When I was a kid, about age 12 or so, my lifetime goal was to be a polyglot.
I checked out books from my Junior High library on how to learn Russian. I remember writing “DOM TAM” and “BOT TIM” in Cyrillic cursive, painstakingly, in my notebook. (For the record, the sentences mean “The house is there” and “Here is Tim” respectively.)
In High School, I took French. Loved it. I still remember bits of a drinking song our teacher taught us – for the French Club.
In college, when I was at Mills in Oakland, I wanted to continue with the French, but to also take German. My college advisor wouldn’t sign off my schedule to take two languages at once.
I’m still irritated with her to this day. Who says you can’t learn two languages at the same time (over the course of a semester)? I challenge that presumption, even now.
But eventually I took a semester of German, and then a semester of UC Berkeley Russian.
Later, when I enlisted in the military, I took a language aptitude test called the D-LAB. The D-LAB is a test where they start by giving you a “made up” language. Bit by bit. You try to figure it out as you move through the test. It was fun. Kind of like learning pig latin. (Ig-pay Atin-lay for your reference!)
At the end of the test I got in the elevator with two other people. The other young woman in the elevator looked as happy as I felt. The guy in the elevator looked glum. After enthusing for a moment about the test, the woman said something to me in the new “language”. I was able to respond in the same language.
In the service I was trained to speak Russian. Many of my friends were studting Arabic, Chinese (Mandarin), Vietnamese, and Korean. I had a roommate who was studying Spanish (Cuban), and a roommate later who studied Hebrew. It was a veritable smorgasbord of languages on the barracks floor.
I’m still a language enthusiast, having taken classes here and there during my adult life. I still speak Russian, pretty much daily. I still have a lifetime goal of becoming a polyglot. I’m a lot closer to that goal now than ever.
The last year has been challenging. But what has been really exciting has been the opportunity to study tons of different languages using the Duolingo App. (I know, another App!) The App is free, with the option for a paid subscription.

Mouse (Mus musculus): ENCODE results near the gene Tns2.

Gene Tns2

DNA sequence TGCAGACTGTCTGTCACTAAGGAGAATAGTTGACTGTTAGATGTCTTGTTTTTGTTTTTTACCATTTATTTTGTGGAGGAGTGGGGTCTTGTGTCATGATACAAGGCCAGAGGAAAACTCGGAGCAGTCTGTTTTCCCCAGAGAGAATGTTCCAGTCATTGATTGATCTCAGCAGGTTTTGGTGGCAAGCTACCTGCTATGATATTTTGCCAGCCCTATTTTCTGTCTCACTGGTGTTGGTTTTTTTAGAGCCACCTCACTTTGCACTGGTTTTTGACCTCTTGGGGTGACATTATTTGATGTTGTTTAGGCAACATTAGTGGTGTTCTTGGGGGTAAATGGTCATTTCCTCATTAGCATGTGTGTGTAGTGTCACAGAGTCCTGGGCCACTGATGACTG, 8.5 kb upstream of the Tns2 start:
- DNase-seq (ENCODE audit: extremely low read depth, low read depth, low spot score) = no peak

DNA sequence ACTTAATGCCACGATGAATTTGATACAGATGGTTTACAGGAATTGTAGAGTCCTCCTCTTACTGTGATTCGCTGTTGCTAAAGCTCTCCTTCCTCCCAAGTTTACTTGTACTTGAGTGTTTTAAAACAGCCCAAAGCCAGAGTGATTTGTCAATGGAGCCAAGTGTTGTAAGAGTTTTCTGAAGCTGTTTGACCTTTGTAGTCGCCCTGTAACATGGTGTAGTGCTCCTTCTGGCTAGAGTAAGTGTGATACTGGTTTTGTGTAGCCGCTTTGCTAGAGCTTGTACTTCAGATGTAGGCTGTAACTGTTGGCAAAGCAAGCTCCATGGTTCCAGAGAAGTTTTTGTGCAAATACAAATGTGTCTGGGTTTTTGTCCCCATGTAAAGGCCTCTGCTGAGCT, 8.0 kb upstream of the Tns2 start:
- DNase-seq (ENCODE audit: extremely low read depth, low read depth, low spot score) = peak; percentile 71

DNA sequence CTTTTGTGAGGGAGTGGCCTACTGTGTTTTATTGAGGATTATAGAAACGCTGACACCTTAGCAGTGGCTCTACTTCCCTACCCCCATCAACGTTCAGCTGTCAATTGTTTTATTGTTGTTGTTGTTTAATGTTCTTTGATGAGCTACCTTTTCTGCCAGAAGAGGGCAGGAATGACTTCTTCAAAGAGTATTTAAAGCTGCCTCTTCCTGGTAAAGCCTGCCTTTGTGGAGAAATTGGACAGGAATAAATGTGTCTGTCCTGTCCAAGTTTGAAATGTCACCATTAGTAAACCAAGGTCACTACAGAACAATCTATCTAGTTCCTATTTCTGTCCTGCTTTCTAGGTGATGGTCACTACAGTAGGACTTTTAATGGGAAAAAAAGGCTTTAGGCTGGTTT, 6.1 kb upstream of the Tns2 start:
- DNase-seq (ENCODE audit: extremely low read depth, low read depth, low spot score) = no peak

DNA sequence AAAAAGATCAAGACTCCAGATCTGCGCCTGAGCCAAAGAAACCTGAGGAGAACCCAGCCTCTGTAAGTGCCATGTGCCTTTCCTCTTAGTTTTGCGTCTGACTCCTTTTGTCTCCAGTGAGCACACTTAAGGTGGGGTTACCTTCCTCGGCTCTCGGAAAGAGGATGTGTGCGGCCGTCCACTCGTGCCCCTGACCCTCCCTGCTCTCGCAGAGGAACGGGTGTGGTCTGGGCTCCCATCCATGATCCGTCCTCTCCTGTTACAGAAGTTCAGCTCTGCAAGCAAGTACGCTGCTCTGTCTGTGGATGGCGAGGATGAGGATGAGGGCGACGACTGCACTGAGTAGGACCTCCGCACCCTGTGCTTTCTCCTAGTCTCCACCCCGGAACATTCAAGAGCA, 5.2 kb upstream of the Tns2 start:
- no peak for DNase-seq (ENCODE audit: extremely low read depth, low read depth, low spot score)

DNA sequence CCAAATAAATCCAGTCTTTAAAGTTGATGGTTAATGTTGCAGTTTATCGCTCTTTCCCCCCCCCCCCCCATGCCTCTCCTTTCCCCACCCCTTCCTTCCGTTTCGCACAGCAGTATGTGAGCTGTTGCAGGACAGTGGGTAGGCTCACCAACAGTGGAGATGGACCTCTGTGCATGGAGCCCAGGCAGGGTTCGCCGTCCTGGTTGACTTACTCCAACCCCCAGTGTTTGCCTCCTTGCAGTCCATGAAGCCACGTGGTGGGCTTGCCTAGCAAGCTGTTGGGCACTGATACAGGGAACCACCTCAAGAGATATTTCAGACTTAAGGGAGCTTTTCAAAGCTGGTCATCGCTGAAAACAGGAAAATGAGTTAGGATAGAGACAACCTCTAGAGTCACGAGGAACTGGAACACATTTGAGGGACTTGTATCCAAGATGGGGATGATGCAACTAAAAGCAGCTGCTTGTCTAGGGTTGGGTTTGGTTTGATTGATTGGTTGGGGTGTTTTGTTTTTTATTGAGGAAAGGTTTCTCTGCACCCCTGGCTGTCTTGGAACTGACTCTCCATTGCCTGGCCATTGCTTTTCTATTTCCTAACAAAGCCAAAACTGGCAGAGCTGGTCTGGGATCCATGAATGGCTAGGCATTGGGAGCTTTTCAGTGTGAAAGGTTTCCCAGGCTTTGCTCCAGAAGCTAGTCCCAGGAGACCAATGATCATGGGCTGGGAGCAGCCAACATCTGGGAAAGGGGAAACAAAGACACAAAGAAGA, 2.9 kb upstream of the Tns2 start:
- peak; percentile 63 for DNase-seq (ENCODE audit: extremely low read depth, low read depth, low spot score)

They keep improving the App. Adding various exercises, fun dialogues, speaking, and tips. And I have been working on a variety of languages this last year. French, German, Italian, Spanish, Russian, Chinese, Greek, some Arabic. It’s fun. I’d rather be doing that then scrolling through some nameless toxic social media. And, bit by bit, the languages are sticking.
I wonder how far I can get in the coming year with this. And where I’ll be able to use the stuff I’ve learned. Maybe I need to work a little more on Italian, so I can check out the Compagnano di Roma, where many of my maternal ancestors used to live (and some relatives live there even now). Or perhaps I’ll touch up my German for a trip to see the Rhine. And there’s always Spanish. In California, it comes in handy. Especially in the Napa Valley and on the state border with Mexico.
At the very least, I will keep my French fresh, and invigorate my Russian.
Languages are cool. I still geek out when I learn something new. Obviously these languages are far more practical than the D-LAB. But the excitement continues.
Do you speak any other languages besides English? (I assume you speak English, because you got this far in the blog!)
Meanwhile, off to get my daily language practice. And dream of using the language in a real-life scenario. The world is my oyster. Language will crack it open to get to the prize inside.